According to a report by Time Magazine on Thursday, current and former officials said that hackers were a lot more involved in the 2016 election than previously stated, including a successful attempt to change voter information and steal voter information.
This hack was discovered and changed back, according to officials. But so far they have not connected it to Russia, despite previous speculation. Russian President Vladimir Putin said he did not order the hack, but some “patriotically minded” citizens might have. Putin continued the next day said it’s very possible any hacker, from any part of the world, could have done it and blamed it on Russia.
However, the article by Time attributes the 90,000 records stolen in Illinois to Russian state actors, which contained driver’s license numbers and the last four digits of Social Security numbers, according to Ken Menzel, the General Counsel of the Illinois State Board Elections.
The investigation continues though, as officials look to see if either side of the presidential campaign obtained this stolen information. According to CNN last week, House investigators are planning to call Brad Parscale, Trump’s campaign digital director, for testimony and documents.
Talk of the Russian’s involvement in the campaign has not died down, as just yesterday reporters asked Trump’s press secretary Sean Spicer in a press briefing about the Russian involvement. Spicer’s answer remained vague as he just said “I’ve not asked the president about that.”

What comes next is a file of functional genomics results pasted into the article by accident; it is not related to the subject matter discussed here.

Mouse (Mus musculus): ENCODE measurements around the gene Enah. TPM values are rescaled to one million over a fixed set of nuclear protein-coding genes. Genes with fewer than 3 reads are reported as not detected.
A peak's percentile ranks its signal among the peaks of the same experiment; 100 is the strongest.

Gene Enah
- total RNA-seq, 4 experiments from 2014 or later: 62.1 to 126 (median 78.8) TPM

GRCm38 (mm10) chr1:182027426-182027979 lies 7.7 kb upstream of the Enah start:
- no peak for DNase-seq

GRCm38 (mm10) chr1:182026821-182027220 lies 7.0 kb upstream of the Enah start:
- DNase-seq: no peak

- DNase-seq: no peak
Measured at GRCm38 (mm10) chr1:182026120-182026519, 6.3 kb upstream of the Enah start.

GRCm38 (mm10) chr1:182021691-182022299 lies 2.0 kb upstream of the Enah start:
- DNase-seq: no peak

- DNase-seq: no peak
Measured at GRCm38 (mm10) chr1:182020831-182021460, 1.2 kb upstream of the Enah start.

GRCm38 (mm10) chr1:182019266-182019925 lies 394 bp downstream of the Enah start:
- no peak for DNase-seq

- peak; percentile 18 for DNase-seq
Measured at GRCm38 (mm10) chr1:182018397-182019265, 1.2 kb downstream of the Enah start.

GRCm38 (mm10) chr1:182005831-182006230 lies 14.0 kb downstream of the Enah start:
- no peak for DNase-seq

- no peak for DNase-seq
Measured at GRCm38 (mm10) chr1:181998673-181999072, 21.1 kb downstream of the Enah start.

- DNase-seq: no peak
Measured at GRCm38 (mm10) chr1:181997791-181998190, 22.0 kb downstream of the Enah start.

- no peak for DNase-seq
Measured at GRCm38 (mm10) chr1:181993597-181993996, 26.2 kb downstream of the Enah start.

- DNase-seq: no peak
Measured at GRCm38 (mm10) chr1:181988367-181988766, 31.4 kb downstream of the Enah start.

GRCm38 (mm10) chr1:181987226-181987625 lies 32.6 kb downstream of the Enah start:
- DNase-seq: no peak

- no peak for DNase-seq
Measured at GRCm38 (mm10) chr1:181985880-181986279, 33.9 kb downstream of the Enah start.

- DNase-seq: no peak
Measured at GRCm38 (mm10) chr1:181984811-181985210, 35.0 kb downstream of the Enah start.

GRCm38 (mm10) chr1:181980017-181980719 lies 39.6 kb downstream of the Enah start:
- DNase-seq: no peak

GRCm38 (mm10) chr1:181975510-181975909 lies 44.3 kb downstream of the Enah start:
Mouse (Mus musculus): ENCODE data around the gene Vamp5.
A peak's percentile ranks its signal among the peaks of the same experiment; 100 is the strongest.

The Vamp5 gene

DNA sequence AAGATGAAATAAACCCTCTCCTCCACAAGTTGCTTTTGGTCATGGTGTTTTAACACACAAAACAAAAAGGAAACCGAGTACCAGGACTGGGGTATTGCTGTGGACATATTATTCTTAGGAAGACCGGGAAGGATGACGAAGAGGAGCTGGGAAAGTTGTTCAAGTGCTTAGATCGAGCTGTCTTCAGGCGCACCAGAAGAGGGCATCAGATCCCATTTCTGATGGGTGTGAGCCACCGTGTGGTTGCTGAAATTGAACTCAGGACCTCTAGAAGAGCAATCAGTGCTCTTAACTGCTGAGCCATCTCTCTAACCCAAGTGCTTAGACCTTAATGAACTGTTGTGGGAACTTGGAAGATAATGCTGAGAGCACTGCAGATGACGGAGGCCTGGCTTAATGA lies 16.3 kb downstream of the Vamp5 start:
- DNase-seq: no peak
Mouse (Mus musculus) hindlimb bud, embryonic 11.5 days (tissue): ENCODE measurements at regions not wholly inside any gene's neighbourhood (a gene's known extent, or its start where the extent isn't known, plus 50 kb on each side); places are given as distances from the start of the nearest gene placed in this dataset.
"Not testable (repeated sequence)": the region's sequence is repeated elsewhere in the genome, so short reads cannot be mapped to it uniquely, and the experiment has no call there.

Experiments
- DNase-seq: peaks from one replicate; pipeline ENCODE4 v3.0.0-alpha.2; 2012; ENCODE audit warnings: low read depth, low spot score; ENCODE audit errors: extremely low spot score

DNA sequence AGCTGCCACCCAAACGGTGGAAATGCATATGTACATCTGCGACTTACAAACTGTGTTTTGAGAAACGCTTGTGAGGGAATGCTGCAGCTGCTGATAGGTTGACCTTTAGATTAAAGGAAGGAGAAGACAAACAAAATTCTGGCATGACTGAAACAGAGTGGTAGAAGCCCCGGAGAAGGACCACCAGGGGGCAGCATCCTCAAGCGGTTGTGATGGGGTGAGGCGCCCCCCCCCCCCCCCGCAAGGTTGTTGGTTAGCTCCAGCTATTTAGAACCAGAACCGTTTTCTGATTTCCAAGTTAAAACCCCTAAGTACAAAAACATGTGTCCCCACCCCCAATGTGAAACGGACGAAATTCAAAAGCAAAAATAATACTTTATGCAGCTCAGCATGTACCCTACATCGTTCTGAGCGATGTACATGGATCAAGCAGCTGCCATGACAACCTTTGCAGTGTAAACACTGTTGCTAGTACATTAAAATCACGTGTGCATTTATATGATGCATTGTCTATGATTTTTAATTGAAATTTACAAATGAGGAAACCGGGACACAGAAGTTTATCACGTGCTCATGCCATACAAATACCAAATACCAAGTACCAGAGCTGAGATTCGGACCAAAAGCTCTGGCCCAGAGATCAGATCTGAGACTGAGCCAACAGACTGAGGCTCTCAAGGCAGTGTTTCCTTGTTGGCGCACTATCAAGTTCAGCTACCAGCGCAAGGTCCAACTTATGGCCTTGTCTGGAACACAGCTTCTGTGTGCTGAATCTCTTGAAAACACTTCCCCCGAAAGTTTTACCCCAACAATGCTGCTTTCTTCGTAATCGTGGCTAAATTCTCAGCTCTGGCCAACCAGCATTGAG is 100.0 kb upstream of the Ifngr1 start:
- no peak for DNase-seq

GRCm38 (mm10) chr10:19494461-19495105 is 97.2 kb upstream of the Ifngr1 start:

Thursday, the House and Senate Intelligence committees held hearings about the U.S. election system’s flaws and addressing the fear of more hacks in the future. According to the officials though, the hacks did not impact the vote count.
Congressman Adam Schiff was not convinced, saying (via Time), “There’s no evidence they were able to effect the counting within the machines, the effect on the election is quite a different matter.”
Michael Bahar with the House Intelligence Committee, says he plans to continue this investigation so it doesn’t happen again.
“The integrity of the entire system is in question,” Bahar said, “So you need the system to push back and find out what happened and why, so it never happens again.”
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